Attorney General Thurbert Baker announced today that he had obtained a $2.4 million check for the Georgia Medicaid program from Cephalon, Inc. over off-label marketing of three of Cephalon's pharmaceuticals. Baker joined with other Attorneys General belonging to the National Association of Medicaid Fraud Control Units as well as the federal government in reaching an agreement in principle with pharmaceutical manufacturer Cephalon, Inc. to settle allegations of the improper off-label marketing. The total payment by Cephalon to the states and the federal government totals $375 million in damages and penalties for Medicaid and other federal health care programs. Additionally, the Office of the United States Attorney for the Eastern District of Pennsylvania filed a one count Information in the United States District Court alleging a misdemeanor violation of the Food, Drug, and Cosmetic Act. In a plea agreement with the United States, Cephalon has agreed to pay $50 million to resolve this Information.

The national federal and state settlement totaling $425 million dollars resolves allegations that Cephalon promoted the drugs Provigil, Gabitril, and Actiq for uses other than what the Food and Drug Administration approved. Cephalon also funded continuing medical education programs, through millions of dollars in grants, to promote off-label uses for these drugs.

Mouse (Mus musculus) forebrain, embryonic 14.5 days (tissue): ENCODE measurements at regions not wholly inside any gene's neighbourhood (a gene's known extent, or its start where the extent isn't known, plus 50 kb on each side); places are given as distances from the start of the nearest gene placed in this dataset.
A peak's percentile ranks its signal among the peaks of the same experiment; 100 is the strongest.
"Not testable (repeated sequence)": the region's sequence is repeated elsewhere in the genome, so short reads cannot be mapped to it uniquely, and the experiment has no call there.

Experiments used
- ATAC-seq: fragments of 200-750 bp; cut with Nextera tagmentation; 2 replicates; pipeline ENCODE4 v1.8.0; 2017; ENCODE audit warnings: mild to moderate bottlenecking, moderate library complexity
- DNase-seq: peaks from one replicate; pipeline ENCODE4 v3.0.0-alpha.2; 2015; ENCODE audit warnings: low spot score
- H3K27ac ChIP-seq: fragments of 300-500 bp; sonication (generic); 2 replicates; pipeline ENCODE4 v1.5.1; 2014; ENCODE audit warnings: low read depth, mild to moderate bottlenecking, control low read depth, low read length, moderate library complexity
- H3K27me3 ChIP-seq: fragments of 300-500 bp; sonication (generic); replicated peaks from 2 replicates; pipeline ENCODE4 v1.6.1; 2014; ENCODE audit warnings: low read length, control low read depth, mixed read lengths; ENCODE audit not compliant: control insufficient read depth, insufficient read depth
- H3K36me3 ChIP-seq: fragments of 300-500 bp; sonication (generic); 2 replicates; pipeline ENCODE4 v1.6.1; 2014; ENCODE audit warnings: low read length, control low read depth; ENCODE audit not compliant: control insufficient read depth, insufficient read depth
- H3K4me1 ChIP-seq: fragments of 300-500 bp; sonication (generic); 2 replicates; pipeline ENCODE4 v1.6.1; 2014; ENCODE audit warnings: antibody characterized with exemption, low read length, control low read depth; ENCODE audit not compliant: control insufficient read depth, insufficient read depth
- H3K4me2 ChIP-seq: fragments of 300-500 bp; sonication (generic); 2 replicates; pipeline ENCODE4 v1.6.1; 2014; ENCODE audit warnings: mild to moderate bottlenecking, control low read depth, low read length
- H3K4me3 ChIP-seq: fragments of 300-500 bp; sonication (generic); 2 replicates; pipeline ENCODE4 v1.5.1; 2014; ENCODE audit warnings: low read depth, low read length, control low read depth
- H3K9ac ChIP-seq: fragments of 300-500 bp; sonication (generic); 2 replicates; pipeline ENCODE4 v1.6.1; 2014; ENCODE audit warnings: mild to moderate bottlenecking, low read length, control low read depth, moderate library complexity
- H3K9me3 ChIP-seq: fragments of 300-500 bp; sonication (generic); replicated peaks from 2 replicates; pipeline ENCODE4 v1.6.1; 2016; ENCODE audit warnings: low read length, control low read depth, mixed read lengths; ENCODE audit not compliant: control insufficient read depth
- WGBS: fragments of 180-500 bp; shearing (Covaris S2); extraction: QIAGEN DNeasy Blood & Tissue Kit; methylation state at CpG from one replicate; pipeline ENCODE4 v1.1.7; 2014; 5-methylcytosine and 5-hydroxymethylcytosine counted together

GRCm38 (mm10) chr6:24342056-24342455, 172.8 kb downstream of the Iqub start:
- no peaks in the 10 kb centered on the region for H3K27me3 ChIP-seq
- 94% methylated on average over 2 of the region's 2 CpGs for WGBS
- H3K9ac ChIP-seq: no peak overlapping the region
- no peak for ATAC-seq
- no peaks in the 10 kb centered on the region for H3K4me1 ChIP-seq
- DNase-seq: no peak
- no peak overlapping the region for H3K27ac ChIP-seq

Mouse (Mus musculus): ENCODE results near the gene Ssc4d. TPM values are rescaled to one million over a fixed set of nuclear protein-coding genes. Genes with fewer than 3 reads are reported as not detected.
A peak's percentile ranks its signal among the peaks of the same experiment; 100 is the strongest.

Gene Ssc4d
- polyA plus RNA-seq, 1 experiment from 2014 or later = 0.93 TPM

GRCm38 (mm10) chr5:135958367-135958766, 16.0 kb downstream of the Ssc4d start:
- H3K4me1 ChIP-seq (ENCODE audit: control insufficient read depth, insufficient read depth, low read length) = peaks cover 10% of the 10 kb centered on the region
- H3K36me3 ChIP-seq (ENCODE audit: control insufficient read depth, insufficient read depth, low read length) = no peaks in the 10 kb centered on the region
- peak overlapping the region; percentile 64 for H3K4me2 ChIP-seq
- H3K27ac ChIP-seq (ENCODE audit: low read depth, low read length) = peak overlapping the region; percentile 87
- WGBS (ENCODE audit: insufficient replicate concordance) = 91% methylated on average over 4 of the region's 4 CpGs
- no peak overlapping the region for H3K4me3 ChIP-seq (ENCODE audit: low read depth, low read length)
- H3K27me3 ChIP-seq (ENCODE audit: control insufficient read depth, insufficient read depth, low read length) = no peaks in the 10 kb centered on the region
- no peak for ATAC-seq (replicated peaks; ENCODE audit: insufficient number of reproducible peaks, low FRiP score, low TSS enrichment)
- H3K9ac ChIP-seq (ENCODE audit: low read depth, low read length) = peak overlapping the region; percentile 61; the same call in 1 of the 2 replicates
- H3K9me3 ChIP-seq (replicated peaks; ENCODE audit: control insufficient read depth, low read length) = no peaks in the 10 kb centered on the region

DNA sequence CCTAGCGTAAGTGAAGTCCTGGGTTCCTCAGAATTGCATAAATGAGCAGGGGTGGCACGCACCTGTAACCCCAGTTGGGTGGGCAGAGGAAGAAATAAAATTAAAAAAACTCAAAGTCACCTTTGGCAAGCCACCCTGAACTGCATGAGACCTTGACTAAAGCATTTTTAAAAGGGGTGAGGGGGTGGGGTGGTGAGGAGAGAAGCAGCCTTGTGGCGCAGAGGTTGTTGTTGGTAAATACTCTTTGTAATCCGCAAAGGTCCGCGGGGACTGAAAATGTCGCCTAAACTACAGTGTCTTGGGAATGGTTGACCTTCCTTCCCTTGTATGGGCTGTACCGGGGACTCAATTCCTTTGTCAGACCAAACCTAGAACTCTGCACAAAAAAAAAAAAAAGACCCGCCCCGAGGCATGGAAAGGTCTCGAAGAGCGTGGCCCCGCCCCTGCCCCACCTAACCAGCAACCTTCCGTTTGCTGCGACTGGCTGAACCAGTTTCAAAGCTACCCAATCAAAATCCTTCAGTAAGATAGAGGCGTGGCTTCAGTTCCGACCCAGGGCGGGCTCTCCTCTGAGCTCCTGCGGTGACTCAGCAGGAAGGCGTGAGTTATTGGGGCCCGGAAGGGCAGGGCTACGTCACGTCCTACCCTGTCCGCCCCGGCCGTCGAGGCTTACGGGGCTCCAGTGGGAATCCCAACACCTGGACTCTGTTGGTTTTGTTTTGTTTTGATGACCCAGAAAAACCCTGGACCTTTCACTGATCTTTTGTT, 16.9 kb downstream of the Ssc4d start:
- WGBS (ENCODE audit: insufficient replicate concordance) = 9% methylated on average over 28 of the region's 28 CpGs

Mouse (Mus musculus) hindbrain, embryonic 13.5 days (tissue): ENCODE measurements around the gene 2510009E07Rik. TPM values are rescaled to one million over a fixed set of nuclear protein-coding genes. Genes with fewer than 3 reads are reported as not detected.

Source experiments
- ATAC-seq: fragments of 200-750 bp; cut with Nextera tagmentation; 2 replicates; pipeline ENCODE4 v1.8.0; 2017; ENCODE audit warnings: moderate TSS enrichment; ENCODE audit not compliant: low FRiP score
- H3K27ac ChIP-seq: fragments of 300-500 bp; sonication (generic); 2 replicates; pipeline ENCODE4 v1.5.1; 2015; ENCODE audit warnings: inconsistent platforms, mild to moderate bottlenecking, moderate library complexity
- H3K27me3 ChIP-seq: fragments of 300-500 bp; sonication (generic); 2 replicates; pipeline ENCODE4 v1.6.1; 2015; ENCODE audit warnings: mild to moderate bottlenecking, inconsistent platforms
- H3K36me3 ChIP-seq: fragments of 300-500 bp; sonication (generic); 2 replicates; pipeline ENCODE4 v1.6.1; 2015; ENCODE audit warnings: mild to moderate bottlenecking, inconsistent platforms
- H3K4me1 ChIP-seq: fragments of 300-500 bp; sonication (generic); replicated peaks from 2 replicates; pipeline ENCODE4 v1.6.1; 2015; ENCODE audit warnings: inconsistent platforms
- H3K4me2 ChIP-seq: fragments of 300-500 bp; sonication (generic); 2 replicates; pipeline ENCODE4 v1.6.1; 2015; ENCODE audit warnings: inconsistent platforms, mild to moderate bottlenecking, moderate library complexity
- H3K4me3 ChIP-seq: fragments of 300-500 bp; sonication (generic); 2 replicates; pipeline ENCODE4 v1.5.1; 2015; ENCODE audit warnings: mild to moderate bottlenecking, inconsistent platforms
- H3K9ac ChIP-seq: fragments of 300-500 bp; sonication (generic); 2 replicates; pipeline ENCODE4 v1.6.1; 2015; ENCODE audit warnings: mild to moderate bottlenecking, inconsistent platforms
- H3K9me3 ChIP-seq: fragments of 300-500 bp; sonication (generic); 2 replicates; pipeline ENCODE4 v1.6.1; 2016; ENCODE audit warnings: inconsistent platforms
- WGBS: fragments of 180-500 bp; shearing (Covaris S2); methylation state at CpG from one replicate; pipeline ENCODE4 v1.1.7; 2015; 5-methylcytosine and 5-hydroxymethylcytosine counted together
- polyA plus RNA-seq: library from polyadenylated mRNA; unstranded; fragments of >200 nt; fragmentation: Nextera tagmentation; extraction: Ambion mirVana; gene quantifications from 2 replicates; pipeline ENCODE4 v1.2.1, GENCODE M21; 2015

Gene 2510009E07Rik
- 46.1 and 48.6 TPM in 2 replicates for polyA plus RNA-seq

Provigil: Although FDA-approved to treat only narcolepsy and sleep disorders, Cephalon marketed Provigil as a non-stimulant drug to treat sleepiness, tiredness, decreased activity, lack of energy and fatigue.

Gabitril: Although FDA-approved as a partial treatment for seizures, Cephalon marketed Gabitril as a remedy for anxiety, insomnia, and pain. Following reports of seizures in patients taking Gabitril that did not have epilepsy, the FDA required Cephalon to send a warning to physicians advising them of the risks of seizures in connection with off-label Gabitril use.

Actiq: Although FDA-approved to treat opioid-tolerant cancer patients (or those patients for whom morphine-based painkillers are no longer effective), Cephalon marketed Actiq for conditions including migraines, sickle-cell pain crises, injuries, and in anticipation of changing wound dressing or radiation therapy.

This settlement reimburses the federal government and the participating states for excessive amounts paid by the Medicaid program as a result of Cephalon's improper off-label marketing campaign. Additionally, Cephalon entered into a Corporate Integrity Agreement (CIA) with the Department of Health and Human Services, Office of the Inspector General, requiring strict scrutiny of its future marketing and sales practices.

Georgia's $2.4 million share of the settlement represents $797,321.62 for restitution, additional damages of $1,594,643.25, and $66,119.17 in interest. The damages attributable to the federal matching portion of Georgia Medicaid dollars were recovered by the federal goverment separately from Georgia's $2.4 million share of the settlement.